It’s hard to believe that we began our homesteading adventure over 10 years ago. We have learned a lot in that time – honing our gardening skills, raising chickens, processing our own venison, raising bees, building with reclaimed wood, and so much more. It’s been such an adventure!
But, it is time for us to move on. We lived up the hill from my in-laws for over 13 years and we are now moving to a new town. No, not the country this time, but in a smaller city…real close to a major highway. It’s a big move for us, but one that we’re looking forward to.
We have since sold our chickens and will be closing down the summer garden in the next month, but we will be starting a new adventure in a neighborhood. Will we change our homesteading ways? Some, but not giving them up entirely. In life we have learned to go with the flow, to bloom where we are planted, to use the resources we have available at the time, and to adapt to our surroundings. To me, that’s truly a homesteading way of life. It may not mean that you have 40 acres and a home you built yourself. It could mean living in the city, in a neighborhood, surrounded by people who may not understand what you’re doing or why. So, we now begin that next adventure. We’ll still garden and our bees will be kept nearby, and we’ll still be able to hunt and process our own venison. But, we’ll also learn new ways to be somewhat self-sufficient in the city. And who knows…perhaps we can teach our neighbors something (or learn something from them).
Stay tuned to our new journey. Check out our blog to see pictures of our new home!
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We began our homesteading adventure sometime during 2004 or 2005. Johnny’s grandmother, affectionally called Ma-Ma, told us about Countryside Magazine. We tore into the magazine whenever it came in the mail. We couldn’t wait to see what else we could do and what others around the country were doing on their properties.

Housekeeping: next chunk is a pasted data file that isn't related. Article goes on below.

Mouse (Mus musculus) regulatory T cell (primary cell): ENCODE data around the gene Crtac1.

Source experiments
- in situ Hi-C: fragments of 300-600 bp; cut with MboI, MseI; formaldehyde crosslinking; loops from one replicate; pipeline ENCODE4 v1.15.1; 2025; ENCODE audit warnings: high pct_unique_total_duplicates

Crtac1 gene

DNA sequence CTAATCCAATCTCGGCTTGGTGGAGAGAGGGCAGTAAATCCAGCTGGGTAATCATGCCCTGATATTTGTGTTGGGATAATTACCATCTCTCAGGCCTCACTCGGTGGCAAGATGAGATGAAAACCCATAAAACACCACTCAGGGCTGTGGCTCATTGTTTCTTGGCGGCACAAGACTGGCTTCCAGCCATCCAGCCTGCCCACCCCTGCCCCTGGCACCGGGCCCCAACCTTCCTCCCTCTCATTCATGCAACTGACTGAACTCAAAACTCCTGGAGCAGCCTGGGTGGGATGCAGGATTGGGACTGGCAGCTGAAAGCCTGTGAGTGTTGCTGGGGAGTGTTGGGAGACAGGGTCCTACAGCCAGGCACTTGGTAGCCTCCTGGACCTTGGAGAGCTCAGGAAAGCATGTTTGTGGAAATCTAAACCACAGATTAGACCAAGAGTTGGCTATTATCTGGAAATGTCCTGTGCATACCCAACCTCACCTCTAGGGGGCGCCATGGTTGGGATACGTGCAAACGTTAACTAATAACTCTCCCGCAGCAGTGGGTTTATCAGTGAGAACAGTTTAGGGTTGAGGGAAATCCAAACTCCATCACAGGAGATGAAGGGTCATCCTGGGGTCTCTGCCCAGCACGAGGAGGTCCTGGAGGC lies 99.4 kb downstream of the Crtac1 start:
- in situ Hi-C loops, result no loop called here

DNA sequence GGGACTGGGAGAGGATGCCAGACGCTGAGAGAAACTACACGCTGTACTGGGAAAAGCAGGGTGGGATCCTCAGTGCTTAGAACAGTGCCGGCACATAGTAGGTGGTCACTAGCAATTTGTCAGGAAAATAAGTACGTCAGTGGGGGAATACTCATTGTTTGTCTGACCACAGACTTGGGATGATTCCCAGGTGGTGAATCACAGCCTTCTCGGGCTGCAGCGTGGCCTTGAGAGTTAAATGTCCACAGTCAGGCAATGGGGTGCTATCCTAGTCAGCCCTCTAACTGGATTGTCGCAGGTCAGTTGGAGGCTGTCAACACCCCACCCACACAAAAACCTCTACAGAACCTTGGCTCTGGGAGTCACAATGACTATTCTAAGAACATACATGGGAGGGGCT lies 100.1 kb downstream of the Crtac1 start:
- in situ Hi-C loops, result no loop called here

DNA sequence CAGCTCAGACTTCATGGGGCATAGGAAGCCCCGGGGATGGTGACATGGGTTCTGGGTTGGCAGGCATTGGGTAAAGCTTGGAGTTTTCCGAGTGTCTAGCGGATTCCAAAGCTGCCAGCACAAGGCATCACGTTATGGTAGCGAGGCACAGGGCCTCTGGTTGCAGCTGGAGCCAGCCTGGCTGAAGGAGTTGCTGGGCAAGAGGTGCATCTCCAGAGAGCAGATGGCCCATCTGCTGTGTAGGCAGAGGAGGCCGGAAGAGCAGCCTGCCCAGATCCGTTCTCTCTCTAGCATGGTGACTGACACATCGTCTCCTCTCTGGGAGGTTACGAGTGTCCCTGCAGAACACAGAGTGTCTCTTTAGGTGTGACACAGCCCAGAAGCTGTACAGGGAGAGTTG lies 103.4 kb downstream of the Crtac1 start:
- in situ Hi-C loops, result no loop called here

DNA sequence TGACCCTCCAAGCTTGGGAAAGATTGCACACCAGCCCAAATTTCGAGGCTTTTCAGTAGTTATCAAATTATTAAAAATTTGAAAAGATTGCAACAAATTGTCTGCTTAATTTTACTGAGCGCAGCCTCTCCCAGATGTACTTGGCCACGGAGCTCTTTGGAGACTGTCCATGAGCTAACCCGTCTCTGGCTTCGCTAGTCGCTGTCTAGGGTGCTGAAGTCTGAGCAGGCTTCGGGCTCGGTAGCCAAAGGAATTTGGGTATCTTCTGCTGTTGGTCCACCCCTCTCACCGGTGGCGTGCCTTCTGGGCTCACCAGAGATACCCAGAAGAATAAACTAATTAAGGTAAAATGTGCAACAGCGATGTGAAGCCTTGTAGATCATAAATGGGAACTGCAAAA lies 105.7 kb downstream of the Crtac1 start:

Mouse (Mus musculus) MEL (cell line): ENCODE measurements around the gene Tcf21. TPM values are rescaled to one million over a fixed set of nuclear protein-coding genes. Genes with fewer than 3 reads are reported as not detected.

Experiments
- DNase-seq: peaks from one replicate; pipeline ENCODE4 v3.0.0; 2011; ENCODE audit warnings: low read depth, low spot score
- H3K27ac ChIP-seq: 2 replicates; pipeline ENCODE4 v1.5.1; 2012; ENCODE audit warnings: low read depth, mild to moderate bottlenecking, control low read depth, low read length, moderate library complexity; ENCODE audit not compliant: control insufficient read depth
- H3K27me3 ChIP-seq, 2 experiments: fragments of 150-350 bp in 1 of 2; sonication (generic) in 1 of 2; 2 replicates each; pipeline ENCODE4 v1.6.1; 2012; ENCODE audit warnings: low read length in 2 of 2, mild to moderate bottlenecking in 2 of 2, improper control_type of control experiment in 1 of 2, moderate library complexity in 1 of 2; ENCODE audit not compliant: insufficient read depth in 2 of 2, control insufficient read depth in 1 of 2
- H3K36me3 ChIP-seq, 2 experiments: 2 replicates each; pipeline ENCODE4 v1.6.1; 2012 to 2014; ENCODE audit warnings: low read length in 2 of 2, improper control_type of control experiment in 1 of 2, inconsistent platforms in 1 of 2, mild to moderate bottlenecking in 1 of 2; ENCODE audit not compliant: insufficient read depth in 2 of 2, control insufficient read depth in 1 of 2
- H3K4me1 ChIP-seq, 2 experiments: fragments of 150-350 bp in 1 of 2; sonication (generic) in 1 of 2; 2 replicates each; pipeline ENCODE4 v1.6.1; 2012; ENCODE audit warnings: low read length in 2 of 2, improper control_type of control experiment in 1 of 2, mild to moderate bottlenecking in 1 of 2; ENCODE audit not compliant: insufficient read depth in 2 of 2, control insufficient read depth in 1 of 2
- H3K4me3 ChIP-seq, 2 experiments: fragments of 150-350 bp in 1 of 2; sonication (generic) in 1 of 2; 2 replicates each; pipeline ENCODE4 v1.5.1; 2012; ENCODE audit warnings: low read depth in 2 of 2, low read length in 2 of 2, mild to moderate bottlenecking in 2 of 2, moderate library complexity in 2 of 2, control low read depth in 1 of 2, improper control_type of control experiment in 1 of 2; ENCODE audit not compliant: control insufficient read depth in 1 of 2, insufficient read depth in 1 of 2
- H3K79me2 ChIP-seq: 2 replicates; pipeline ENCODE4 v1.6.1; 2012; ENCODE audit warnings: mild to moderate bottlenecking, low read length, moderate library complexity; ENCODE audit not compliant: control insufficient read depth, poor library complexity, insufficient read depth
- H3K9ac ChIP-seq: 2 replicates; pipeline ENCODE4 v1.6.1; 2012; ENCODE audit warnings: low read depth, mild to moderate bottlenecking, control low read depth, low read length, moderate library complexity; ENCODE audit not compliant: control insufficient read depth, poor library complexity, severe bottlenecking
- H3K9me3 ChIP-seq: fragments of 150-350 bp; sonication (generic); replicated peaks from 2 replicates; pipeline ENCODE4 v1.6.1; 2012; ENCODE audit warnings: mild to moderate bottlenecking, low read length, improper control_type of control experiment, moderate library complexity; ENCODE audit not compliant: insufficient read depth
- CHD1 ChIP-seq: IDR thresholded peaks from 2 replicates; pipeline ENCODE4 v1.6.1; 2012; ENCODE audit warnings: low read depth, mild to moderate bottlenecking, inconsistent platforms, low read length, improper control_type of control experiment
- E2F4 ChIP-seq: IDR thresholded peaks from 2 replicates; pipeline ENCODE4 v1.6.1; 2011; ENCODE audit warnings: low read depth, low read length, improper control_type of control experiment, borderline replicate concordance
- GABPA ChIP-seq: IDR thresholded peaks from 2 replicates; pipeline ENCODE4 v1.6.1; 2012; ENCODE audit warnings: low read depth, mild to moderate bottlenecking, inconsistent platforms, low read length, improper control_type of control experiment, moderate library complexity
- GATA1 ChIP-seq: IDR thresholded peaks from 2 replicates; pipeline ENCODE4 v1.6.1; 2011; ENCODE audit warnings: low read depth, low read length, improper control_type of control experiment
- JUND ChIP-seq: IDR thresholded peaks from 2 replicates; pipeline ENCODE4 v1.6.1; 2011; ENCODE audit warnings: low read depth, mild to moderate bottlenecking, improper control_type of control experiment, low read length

We started out small and took on one project at a time: gardening, composting, canning (first with pickles and jams eventually leading up to stocks, beans, meats, etc.), hanging clothes out on the line, and now we’re looking into raising chickens and hogs. A few years into this new adventure Johnny realized that we could start salvaging building material from the new subdivision going in down the road. So, with permission from the builder, we took all the lumber they weren’t going to or no longer could use. We removed and straightened the nails and stored the lumber under our home. All our efforts eventually turned into a shed, front porch, a deck, a back porch and a playhouse. We salvaged more wood and that was used as siding and interior paneling on the new addition to our home. We have saved thousands of dollars simply by salvaging wood and reusing what others discarded.
Homesteading is not something we take lightly. My husband prefers to call it “country living”, not homesteading, as this is what our forefathers did before us. They used what they had or did without until they could afford it. They built their own homes, raised their own food and praised God through it all. This is what we aim to do with our country home.